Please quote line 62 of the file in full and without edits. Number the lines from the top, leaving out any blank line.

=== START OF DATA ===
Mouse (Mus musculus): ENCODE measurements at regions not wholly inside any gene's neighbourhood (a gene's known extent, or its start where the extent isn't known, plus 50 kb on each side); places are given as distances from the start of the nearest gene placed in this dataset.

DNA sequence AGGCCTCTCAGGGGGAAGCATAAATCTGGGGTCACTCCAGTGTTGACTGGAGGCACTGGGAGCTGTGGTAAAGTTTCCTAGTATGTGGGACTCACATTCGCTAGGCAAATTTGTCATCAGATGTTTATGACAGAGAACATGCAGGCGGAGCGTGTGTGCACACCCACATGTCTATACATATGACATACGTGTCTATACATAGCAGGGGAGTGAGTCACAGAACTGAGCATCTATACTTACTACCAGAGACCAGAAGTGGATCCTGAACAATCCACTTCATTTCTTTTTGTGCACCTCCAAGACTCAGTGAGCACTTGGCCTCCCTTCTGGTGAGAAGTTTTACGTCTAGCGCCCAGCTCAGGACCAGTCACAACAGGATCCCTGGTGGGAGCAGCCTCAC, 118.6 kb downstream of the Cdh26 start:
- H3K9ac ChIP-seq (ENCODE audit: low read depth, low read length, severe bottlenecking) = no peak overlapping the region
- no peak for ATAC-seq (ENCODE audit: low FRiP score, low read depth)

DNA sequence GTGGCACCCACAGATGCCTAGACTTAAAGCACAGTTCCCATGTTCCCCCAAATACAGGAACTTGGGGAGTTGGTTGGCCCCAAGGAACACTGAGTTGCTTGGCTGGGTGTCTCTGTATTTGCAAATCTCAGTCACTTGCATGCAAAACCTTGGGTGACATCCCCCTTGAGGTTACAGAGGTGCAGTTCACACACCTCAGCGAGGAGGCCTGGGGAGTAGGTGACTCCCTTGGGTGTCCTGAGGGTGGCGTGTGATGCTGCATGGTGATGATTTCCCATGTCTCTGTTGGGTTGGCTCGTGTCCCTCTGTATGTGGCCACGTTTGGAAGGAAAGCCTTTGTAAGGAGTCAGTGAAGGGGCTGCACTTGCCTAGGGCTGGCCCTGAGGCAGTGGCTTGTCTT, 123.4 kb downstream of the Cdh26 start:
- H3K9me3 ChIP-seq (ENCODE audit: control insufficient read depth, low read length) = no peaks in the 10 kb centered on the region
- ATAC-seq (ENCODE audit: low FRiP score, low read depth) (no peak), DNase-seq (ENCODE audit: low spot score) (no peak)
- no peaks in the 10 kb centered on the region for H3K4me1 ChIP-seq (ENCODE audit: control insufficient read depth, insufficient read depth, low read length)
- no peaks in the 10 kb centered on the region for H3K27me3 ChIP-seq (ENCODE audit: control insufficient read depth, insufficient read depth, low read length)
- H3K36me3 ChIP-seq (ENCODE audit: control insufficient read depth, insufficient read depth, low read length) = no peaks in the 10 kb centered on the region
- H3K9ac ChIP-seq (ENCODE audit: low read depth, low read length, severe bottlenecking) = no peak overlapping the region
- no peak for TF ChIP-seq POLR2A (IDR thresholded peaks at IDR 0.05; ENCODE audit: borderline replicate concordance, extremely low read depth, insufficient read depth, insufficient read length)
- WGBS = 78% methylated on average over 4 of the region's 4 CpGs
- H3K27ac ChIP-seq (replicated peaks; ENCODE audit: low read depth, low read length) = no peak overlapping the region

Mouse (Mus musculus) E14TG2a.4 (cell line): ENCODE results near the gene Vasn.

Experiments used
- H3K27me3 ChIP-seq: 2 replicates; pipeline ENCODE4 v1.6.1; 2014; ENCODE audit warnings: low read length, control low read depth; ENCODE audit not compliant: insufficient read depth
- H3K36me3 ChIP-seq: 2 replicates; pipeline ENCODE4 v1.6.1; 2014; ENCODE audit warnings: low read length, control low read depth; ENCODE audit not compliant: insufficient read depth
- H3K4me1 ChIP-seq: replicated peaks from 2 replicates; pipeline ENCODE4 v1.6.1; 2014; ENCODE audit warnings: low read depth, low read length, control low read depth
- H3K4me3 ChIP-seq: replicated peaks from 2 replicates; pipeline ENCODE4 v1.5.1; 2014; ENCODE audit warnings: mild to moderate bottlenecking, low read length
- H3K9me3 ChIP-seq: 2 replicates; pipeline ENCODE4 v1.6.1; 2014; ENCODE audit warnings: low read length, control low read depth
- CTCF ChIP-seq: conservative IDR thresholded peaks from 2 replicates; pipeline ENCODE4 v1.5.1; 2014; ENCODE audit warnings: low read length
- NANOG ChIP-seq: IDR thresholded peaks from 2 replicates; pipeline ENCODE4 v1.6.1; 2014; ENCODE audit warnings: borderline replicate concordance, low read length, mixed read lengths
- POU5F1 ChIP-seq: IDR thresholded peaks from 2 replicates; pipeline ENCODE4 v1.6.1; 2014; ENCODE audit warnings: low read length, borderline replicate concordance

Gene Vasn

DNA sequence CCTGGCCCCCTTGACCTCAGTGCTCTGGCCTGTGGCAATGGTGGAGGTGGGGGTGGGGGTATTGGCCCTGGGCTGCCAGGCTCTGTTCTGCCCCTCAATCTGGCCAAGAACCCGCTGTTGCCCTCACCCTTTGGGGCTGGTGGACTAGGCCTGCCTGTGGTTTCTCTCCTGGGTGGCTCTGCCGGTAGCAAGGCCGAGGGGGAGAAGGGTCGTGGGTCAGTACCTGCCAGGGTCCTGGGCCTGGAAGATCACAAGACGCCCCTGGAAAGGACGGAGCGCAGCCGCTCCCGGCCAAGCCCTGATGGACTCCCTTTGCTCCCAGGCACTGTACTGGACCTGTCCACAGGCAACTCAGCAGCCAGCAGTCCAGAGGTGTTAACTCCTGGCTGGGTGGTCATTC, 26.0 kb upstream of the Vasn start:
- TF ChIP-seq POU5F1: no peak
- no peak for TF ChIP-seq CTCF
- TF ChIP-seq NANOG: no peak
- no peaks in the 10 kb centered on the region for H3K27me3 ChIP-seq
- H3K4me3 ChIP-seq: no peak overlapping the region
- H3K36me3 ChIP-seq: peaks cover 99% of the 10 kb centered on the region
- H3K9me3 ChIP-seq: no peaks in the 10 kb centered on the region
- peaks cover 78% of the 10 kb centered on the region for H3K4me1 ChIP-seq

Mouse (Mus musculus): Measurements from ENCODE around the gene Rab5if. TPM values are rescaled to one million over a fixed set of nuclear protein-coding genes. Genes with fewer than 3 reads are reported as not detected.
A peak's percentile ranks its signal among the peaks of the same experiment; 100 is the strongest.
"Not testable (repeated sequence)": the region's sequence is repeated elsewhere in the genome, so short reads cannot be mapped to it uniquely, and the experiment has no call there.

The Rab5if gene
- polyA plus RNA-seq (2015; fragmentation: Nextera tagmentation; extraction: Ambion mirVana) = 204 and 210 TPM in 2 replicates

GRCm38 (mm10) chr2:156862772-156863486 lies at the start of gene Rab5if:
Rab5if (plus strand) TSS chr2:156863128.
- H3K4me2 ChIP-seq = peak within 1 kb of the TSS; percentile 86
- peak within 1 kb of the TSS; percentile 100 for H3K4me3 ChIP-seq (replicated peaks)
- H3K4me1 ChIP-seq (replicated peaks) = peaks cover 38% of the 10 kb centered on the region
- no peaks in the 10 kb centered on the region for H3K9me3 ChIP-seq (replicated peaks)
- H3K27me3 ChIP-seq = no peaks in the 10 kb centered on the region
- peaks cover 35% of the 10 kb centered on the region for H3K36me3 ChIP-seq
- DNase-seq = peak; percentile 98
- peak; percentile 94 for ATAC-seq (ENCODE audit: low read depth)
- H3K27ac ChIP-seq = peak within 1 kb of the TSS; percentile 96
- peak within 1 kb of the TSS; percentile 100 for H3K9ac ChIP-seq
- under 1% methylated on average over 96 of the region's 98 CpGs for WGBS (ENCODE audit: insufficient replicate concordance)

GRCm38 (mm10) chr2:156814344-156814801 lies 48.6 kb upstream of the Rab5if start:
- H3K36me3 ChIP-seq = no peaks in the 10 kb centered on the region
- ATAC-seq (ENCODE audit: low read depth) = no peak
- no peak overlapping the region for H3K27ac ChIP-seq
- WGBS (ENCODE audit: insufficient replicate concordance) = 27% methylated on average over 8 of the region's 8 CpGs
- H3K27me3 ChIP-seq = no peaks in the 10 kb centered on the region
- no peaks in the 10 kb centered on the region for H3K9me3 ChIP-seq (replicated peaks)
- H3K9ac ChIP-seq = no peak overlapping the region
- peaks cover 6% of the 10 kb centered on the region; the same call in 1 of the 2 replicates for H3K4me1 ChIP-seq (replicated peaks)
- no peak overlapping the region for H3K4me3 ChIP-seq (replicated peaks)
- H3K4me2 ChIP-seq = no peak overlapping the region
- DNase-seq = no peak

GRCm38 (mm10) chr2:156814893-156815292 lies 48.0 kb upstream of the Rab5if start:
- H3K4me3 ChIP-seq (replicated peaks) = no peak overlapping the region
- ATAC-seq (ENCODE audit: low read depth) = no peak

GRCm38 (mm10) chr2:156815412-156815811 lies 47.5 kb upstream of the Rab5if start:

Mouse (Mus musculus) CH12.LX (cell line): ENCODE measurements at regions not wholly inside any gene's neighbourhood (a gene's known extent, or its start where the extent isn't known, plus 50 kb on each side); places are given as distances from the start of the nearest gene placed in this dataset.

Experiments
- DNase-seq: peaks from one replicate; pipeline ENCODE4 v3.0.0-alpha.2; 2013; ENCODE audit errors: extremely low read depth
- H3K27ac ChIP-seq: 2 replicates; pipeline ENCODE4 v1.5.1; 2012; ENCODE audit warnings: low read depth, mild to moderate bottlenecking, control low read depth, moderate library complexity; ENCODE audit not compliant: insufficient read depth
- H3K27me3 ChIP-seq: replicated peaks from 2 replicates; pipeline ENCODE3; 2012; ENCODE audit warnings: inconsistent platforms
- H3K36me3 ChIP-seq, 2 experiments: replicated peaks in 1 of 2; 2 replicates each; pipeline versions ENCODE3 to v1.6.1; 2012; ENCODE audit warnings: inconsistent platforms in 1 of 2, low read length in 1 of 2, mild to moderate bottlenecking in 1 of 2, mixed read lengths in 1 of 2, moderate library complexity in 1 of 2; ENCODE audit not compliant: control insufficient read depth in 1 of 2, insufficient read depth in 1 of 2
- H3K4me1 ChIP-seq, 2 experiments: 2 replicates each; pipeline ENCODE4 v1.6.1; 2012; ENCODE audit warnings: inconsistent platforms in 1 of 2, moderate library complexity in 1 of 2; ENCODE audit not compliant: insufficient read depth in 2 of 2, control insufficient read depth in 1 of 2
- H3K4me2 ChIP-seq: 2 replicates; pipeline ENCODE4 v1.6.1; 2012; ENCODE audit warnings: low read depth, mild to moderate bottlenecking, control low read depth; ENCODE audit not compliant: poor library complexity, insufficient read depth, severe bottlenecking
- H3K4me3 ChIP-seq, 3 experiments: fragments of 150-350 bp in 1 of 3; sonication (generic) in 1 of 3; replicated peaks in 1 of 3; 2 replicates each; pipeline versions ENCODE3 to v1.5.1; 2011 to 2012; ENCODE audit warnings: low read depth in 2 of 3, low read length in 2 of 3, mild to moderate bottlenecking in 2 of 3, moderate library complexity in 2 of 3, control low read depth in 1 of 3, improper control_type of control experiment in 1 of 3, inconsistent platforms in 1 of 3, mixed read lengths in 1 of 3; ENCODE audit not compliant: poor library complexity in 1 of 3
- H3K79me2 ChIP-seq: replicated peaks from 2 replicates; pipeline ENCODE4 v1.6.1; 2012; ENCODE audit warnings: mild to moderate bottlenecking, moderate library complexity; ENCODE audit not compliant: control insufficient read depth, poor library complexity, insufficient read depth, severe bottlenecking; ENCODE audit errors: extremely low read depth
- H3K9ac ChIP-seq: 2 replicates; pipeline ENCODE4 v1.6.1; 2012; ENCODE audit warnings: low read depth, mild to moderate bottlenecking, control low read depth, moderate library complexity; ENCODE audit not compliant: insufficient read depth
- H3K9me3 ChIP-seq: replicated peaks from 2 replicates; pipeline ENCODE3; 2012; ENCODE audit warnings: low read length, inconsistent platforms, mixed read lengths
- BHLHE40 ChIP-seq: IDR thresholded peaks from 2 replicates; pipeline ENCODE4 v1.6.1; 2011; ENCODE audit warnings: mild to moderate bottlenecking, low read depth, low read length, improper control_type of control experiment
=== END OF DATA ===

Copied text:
- no peak overlapping the region for H3K4me3 ChIP-seq (replicated peaks)